• Rule of Thumb – Assume 1 CFM per square foot and assume 1000 feet per minute duct velocity
      • Example: Suppose an AHU serves a 20,000 ft2 floorplate. The AHU is located in the basement and serves the 2nd floor.
        • 20,000 ft2 needs roughly 20,000 CFM or 20,000 ft3/minute
        • Divide 20,000 ft3/minute by 1000 feet/minute to get duct cross sectional area.
        • 20,000/1000 = 20 ft2 required duct area
        • Remember…that’s just for the supply duct! We also have a return duct, outside air duct, exhaust ducts and we need space for piping.
electrical systems
Electrical Systems
  • Transformers
    • Application Considerations
      • Near electrical service entrance, inside or outside
      • Generate lots of heat
      • Service clearance depending on voltage, 3 to 5 feet typically
electrical systems13
Electrical Systems
  • Switchgear
    • Application Considerations
      • Service clearance depending on voltage, typically 3 to 5 feet
electrical systems14
Electrical Systems
  • Distribution Panel boards
    • Application Considerations
      • Service clearance depending on

voltage, typically 3 feet

electrical systems15
Electrical Systems
  • Bus duct Risers
    • Application Considerations
      • Should not offset. Bends are

large, expensive, and very difficult

to install

      • Space is required around the bus

duct to install the disconnect

switches

electrical systems16
Electrical Systems
  • Electrical Room Stacking
    • Application Considerations
      • Prevents offsetting of vertical power distribution such as bus ducts or cable in conduit
      • Increases system efficiency by reducing cabling run distances
electrical systems17
Electrical Systems
  • Energy Code and Lighting Power Allowances
    • Application Considerations
      • Most code reviewers are enforcing the International Energy Efficiency Code – 2003.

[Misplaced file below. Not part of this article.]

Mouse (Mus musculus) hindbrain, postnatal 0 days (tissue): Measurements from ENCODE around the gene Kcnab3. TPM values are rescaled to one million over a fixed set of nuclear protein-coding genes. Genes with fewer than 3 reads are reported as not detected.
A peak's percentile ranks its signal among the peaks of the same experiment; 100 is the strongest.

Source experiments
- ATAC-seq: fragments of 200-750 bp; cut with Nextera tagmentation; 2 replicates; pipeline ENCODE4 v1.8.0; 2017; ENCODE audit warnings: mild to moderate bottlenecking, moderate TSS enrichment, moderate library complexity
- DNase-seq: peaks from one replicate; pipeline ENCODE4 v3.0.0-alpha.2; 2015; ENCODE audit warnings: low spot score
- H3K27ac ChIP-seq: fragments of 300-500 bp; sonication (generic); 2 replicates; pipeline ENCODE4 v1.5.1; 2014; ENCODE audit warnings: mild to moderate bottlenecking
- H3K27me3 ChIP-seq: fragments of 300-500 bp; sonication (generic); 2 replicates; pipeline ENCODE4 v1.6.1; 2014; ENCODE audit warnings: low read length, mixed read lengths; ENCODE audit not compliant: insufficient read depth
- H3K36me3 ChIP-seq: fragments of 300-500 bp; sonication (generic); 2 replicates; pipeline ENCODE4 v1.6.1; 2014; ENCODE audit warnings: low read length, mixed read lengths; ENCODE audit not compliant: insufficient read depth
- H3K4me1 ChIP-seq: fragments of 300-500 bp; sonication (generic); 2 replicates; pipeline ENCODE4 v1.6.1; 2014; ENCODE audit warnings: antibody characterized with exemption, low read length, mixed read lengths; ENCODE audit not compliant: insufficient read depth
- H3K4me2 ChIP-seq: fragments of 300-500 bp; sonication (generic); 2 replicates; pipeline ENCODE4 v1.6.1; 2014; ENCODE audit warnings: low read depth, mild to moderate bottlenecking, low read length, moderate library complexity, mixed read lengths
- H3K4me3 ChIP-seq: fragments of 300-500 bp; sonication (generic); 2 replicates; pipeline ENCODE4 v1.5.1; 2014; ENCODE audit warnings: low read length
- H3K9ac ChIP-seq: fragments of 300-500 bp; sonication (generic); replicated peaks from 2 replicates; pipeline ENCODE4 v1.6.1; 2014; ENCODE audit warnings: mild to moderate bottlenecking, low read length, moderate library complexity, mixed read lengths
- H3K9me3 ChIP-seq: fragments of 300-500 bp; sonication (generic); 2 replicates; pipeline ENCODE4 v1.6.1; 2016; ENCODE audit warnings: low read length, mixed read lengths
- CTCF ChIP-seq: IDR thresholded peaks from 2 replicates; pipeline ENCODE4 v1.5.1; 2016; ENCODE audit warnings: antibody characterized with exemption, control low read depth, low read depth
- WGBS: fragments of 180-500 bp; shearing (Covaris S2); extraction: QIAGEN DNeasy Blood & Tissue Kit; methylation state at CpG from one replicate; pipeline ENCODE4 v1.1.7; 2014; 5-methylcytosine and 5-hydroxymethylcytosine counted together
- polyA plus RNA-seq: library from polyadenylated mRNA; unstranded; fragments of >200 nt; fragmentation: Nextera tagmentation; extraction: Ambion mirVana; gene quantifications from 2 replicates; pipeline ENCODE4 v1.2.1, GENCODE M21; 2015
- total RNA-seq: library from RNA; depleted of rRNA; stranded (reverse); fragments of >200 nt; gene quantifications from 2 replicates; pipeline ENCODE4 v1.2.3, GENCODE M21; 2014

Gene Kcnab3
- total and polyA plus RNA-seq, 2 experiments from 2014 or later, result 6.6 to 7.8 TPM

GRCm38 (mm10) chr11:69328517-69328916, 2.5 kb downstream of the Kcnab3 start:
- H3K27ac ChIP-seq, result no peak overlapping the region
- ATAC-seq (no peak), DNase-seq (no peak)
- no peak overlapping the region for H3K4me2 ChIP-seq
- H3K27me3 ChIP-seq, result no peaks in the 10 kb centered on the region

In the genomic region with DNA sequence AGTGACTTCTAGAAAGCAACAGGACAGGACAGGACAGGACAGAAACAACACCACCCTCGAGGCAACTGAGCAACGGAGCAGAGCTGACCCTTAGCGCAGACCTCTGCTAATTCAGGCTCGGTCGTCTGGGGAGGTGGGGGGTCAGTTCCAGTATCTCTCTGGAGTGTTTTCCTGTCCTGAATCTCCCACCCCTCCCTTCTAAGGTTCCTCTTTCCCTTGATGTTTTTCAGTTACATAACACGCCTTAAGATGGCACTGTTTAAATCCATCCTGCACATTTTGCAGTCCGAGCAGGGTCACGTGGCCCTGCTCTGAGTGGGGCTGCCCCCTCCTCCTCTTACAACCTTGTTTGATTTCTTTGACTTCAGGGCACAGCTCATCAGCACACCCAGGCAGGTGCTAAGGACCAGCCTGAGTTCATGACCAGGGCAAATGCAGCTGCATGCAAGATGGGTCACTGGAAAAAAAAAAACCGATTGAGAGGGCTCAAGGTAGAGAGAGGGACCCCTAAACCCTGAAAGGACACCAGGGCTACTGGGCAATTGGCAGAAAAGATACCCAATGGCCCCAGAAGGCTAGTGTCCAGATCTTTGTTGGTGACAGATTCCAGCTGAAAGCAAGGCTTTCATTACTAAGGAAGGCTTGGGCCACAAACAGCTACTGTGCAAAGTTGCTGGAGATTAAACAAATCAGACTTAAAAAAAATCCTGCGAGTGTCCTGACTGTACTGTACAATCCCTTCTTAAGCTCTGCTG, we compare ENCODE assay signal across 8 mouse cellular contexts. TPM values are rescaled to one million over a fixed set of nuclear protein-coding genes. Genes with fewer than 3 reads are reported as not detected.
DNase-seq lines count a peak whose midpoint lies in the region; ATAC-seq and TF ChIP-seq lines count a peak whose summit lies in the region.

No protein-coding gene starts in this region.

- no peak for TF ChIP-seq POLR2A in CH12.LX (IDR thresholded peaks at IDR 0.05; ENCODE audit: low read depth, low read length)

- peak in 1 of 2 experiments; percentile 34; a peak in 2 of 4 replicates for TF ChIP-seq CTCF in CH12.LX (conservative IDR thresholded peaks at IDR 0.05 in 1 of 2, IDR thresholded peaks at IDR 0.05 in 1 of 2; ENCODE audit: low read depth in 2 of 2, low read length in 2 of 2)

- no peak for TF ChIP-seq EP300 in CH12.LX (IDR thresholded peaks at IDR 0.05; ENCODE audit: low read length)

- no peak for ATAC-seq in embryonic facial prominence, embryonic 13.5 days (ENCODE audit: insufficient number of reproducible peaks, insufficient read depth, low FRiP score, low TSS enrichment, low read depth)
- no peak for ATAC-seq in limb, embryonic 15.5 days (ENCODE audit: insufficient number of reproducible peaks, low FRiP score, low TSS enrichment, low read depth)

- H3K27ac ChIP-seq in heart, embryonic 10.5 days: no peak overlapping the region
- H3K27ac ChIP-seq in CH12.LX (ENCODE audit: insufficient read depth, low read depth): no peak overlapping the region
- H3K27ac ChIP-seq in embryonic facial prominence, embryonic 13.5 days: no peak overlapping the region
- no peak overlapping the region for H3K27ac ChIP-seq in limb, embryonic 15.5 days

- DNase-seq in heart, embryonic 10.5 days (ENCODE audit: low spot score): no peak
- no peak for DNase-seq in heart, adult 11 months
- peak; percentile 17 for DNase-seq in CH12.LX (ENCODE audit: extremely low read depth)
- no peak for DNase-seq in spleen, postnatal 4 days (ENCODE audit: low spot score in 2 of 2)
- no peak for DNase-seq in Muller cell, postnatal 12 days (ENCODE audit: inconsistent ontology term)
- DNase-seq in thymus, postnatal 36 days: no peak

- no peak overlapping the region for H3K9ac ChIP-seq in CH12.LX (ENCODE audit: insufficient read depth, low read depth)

• 1.1 watts/ft2 for offices
        • 1.4 watts/ft2 for classrooms and lecture halls
        • 1.9 watts/ft2 for workshops areas
        • 0.9 watts/ft2 for corridors
      • This often precludes reuse of existing inefficient lighting in renovation projects. T-5 fixtures are preferred.
plumbing systems
Plumbing Systems
  • Plumbing Piping

Note: Drains sloped at 1/4” to 1/8” per foot of run depending on size

Hubless Sanitary Vent Piping

Hubless Sanitary Drain Piping

Storm Drain Piping

Insulated Domestic Cold Water Piping

plumbing systems19
Plumbing Systems
  • Double Check Backflow Preventers
    • Application Considerations
      • Used to prevent contamination of city water supply
      • Installed at water service entrance to building
      • Typically require a floor drain
      • Must be accessible for

inspection and repair

plumbing systems20
Plumbing Systems
  • Roof Drains
    • Application Considerations
      • If parapet wall is installed, a secondary drain path must be provided to discharge above grade. Use scuppers or internal secondary system which is very costly.
      • Must drain by gravity
plumbing systems21
Plumbing Systems
  • Toilet Room Stacking
    • Should stack to minimize drainage stack offsets.
      • Drainage stack offsets (a bend greater than 45o) must be separately vented, increasing cost and required space
      • Venting is required to prevent backpressure in the piping, which will prevent proper draining
plumbing systems22
Plumbing Systems
  • Toilet Room Stacking
    • Venting an offset
plumbing systems23
Plumbing Systems
  • Stormwater Harvesting

http://www.constructionresources.com/images/products/services/rainwater_system.jpg